Otolaryngology describes the field of medicine concerned with disorders of the ear, nose, throat, as well as the associated structures of the head and neck.
The term is an abbreviation of otorhinolaryngology, which itself is a mashup of the three primary specialty areas: ears (otology), nose (rhinology), and throat (laryngology).
Doctors who are specially trained to diagnose and treat problems in these areas are commonly referred to as ENTs (for “ear, nose, and throat” doctors). They are also sometimes called otolaryngologists or otorhinolaryngologists.
Conditions ENTs Treat
ENTs treat a wide variety of disorders, including:
- Sinus Infections. Your sinuses are an intricate set of hollow cavities and tunnels around the nose and above the eyes. When these passageways become inflamed due to the buildup of mucus, it can cause a sinus infection. If you’ve ever had sinusitis, your nose and sinuses will feel stuffed up and congested, and headaches caused by the buildup of pressure in the sinus cavities are common.
- Allergies. Some ENTs specialize in allergies and use various testing methods to narrow down the possible triggers if you’re experiencing what you think may be an allergic reaction. Your treatment options will depend on the type of allergy you have as well as the severity of your symptoms and may include medications and allergy shots (immunotherapy).
- Sleep Apnea and Snoring. There are a number of conditions that can cause snoring and lead to sleep apnea, when you repeatedly stop breathing for brief periods during sleep. For example, nasal polyps, a deviated septum, or thickened tissue around the throat may all obstruct the flow of air during sleep. Many people with sleep apnea may not even be aware they have the problem, although snoring, daytime drowsiness, and headaches upon awakening are all clues.
- Ear Infections. Anyone who has endured an earache can tell you it can leave you in agony. Children are especially susceptible to ear infections due to the size and position of their ear canals.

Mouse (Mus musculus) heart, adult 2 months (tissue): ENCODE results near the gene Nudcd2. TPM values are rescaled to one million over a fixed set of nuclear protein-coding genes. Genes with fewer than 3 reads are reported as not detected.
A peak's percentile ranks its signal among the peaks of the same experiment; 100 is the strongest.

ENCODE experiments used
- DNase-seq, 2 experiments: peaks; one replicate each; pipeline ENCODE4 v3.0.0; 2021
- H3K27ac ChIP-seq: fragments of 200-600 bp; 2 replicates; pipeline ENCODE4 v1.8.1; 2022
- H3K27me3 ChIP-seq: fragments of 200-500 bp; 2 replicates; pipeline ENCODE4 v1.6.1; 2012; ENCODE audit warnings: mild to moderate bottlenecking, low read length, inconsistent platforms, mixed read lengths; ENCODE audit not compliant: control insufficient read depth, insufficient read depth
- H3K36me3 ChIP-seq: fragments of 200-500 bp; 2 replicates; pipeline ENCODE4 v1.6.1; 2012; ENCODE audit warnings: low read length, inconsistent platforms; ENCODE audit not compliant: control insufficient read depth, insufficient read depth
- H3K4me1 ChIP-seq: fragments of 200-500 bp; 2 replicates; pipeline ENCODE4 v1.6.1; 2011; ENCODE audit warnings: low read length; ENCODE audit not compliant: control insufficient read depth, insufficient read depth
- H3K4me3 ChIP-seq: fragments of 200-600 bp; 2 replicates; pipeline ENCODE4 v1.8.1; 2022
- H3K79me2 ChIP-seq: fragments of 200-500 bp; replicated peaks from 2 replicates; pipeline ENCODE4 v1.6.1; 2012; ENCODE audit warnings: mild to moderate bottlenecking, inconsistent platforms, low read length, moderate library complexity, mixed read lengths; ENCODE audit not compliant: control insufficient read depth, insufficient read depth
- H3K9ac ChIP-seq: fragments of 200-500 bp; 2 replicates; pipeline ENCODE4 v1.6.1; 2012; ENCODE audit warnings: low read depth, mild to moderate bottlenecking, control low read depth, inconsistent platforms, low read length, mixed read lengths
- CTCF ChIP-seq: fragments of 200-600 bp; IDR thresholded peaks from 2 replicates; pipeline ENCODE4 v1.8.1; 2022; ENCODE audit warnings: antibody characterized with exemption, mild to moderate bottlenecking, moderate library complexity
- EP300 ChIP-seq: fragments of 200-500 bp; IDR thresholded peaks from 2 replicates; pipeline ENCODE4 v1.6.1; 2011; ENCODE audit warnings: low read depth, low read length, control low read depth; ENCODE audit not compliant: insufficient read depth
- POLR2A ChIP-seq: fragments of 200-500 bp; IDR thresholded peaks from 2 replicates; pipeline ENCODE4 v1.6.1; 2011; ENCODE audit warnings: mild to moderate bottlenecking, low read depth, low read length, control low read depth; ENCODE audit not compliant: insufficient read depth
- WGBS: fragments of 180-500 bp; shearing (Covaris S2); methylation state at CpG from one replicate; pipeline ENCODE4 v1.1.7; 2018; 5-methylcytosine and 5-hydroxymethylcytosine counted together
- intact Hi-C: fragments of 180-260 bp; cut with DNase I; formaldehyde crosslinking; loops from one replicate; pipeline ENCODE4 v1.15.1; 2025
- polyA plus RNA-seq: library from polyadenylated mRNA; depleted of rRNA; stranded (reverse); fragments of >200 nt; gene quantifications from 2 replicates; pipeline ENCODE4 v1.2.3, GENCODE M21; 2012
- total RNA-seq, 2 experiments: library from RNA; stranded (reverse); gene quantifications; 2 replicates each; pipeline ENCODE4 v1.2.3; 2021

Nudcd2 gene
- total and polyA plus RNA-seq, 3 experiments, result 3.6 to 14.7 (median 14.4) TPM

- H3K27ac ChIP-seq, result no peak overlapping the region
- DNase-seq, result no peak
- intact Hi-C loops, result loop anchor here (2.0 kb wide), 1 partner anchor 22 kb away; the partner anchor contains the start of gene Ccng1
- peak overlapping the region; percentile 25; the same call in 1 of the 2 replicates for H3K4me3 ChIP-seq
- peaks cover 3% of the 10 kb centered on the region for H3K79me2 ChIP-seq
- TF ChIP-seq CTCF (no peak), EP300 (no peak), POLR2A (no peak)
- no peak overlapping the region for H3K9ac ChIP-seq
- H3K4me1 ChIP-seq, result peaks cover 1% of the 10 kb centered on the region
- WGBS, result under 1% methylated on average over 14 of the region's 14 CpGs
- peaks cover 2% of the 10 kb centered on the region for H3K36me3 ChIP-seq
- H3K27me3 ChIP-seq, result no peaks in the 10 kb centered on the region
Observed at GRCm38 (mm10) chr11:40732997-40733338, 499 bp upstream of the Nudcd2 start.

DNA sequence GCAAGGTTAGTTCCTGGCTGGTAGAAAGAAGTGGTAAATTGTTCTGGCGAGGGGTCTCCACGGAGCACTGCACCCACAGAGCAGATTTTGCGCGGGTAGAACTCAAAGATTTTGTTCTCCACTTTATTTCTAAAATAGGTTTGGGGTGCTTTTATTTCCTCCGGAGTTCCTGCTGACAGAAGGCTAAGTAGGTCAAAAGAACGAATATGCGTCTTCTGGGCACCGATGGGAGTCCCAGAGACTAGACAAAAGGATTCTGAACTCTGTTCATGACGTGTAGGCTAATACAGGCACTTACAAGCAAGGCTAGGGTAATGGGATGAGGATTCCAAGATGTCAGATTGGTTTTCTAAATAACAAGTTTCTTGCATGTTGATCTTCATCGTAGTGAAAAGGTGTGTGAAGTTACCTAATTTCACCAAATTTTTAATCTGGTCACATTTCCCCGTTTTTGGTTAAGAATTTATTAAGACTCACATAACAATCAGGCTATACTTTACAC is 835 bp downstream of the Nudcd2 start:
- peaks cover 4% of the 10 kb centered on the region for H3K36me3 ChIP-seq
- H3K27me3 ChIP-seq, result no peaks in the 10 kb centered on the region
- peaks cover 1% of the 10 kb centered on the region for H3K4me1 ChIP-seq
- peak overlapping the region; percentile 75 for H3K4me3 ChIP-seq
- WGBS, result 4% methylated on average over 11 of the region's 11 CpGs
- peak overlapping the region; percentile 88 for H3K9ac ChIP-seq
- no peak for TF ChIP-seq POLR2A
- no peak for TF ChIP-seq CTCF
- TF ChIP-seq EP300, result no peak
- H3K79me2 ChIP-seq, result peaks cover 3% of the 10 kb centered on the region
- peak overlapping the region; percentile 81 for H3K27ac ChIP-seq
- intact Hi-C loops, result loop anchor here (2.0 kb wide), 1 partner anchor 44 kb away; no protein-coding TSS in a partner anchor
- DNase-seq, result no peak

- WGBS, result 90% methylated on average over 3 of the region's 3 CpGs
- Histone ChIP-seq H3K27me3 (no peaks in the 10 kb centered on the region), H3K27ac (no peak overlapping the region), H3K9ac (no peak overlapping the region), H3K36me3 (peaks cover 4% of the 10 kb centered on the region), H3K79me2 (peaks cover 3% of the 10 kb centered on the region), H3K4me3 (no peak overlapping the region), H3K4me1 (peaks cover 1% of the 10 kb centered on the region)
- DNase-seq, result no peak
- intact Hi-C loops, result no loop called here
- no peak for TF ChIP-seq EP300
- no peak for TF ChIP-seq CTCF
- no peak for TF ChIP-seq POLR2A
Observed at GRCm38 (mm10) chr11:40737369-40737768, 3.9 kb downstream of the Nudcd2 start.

- And so much more. This includes problems swallowing or with the vocal cords. Tonsillitis, inflammation of the lymphatic tissue at either side of the back of the throat, is a common reason children will see an ENT. Ringing in the ears (tinnitus) is a common reason older adults will see an ENT. They also perform surgical repairs for birth defects or for those who have suffered facial trauma that has left them disfigured. ENTs are trained to surgically remove and otherwise treat tumors that develop in the ear, nose, or throat.
Most important, rather than just treating you ear, nose, or throat symptoms, an ENT can diagnose the cause of your symptoms and develop a treatment plan to address it.
Educational Training of an ENT
Like most doctors, ENTs undergo four years of medical school. They then spend three to five years in specialized residency training.
Some ENTs may also opt to complete a year or two of fellowship training in a subspecialty area such as head and neck surgery.
If you have a condition affecting your ears, nose, or throat, schedule a visit with an ENT at Intercoastal Medical Group by calling (941) 538-0018 in Bradenton or (941) 379-1800 in Sarasota, Florida. You can also request an appointment online now.